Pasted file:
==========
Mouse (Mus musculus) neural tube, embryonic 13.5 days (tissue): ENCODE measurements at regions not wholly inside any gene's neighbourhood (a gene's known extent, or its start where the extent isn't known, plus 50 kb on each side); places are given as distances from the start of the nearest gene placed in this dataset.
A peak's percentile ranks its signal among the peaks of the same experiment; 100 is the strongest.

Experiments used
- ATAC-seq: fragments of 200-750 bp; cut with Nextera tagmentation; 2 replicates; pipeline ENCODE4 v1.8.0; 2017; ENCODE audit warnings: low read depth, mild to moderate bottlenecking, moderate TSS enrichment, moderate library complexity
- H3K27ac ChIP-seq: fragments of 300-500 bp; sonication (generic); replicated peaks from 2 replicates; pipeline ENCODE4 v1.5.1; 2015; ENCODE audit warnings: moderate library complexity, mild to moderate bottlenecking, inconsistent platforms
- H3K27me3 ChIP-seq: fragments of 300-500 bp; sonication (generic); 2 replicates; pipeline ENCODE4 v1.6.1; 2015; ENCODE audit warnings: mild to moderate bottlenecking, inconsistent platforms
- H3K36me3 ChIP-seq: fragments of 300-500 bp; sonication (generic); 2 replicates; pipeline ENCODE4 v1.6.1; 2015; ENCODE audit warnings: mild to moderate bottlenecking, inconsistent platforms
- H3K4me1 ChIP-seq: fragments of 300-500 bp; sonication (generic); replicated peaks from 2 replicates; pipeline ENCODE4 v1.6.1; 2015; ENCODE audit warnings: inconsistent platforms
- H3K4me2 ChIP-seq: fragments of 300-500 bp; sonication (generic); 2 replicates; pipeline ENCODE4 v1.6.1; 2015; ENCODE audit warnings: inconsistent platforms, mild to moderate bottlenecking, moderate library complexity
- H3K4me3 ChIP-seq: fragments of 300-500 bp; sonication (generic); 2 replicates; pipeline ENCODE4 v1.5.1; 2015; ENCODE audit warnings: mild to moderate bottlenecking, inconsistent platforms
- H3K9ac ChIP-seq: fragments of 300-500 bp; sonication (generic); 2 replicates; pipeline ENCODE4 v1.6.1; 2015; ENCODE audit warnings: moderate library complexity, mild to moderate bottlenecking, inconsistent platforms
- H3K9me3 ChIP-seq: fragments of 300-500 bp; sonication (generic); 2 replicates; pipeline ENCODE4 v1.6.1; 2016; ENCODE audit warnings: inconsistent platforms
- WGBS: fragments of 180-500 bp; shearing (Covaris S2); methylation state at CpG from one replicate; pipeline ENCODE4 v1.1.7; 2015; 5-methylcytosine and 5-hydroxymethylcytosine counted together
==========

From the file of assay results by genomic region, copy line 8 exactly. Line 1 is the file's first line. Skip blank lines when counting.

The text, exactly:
- H3K4me1 ChIP-seq: fragments of 300-500 bp; sonication (generic); replicated peaks from 2 replicates; pipeline ENCODE4 v1.6.1; 2015; ENCODE audit warnings: inconsistent platforms